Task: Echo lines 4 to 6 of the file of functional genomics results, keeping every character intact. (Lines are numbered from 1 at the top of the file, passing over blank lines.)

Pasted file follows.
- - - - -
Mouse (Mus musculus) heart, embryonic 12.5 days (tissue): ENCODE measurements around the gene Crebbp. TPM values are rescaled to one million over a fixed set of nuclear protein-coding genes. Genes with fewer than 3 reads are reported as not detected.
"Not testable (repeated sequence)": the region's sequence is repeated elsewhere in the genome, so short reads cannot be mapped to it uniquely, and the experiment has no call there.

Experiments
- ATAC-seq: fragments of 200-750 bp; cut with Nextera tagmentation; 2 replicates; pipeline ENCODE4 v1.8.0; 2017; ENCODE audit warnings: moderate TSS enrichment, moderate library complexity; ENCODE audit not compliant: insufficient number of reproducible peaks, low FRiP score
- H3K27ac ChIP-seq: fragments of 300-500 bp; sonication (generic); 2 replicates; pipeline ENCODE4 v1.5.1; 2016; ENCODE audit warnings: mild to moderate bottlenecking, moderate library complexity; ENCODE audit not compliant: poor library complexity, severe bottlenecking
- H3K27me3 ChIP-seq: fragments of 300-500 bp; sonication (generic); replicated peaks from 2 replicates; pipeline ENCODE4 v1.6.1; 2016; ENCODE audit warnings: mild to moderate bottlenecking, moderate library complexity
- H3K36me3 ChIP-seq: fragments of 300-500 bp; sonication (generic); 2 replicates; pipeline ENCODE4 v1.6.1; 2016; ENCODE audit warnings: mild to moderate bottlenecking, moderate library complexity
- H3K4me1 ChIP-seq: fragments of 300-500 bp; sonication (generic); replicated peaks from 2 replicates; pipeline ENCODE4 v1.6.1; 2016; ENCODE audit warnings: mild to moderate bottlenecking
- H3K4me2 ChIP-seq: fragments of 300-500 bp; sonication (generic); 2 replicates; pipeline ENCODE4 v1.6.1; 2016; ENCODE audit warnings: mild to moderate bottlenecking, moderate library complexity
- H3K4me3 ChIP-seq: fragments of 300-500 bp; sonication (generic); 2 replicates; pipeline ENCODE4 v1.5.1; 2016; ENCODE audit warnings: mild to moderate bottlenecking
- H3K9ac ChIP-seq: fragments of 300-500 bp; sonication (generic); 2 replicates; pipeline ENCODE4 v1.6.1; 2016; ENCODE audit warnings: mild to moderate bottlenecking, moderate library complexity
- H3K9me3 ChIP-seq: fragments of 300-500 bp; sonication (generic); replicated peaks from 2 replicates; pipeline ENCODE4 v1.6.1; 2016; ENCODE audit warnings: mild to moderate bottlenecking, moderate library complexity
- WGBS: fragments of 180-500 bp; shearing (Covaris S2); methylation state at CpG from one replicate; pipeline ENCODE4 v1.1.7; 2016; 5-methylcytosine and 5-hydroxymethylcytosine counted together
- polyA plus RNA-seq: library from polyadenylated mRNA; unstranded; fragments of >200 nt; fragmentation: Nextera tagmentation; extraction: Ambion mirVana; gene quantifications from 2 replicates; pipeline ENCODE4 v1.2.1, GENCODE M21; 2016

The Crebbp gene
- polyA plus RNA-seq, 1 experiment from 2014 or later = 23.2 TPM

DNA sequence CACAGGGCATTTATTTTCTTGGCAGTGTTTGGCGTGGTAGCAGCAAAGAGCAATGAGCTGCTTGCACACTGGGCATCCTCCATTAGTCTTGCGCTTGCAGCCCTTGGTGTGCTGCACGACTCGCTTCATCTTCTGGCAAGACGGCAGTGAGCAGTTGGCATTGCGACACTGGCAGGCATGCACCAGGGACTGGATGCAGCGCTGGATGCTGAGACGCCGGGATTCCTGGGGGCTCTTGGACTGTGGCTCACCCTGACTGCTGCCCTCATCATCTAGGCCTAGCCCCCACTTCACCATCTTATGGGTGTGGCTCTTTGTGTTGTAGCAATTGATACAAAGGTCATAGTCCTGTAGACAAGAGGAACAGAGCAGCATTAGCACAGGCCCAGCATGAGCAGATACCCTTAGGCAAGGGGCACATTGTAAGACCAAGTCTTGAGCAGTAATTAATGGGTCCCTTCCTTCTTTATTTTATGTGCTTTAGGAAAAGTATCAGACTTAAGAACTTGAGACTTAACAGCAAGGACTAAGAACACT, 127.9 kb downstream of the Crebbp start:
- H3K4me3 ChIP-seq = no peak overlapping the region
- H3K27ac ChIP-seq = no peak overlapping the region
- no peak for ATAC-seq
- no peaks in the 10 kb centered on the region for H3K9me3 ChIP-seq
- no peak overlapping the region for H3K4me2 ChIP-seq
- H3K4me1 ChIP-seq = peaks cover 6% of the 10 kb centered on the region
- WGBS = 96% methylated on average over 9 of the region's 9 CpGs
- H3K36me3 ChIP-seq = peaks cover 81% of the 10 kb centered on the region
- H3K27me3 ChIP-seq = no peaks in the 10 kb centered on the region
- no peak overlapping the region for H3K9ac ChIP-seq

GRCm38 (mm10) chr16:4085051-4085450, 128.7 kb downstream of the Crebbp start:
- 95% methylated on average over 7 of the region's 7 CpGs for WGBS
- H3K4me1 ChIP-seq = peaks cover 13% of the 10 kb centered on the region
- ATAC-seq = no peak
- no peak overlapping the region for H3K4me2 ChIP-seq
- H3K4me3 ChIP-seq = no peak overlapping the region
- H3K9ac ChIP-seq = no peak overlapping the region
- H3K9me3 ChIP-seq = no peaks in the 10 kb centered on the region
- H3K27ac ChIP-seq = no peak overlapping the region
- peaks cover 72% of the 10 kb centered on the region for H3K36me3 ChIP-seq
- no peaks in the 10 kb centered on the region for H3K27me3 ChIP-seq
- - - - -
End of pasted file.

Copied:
- ATAC-seq: fragments of 200-750 bp; cut with Nextera tagmentation; 2 replicates; pipeline ENCODE4 v1.8.0; 2017; ENCODE audit warnings: moderate TSS enrichment, moderate library complexity; ENCODE audit not compliant: insufficient number of reproducible peaks, low FRiP score
- H3K27ac ChIP-seq: fragments of 300-500 bp; sonication (generic); 2 replicates; pipeline ENCODE4 v1.5.1; 2016; ENCODE audit warnings: mild to moderate bottlenecking, moderate library complexity; ENCODE audit not compliant: poor library complexity, severe bottlenecking
- H3K27me3 ChIP-seq: fragments of 300-500 bp; sonication (generic); replicated peaks from 2 replicates; pipeline ENCODE4 v1.6.1; 2016; ENCODE audit warnings: mild to moderate bottlenecking, moderate library complexity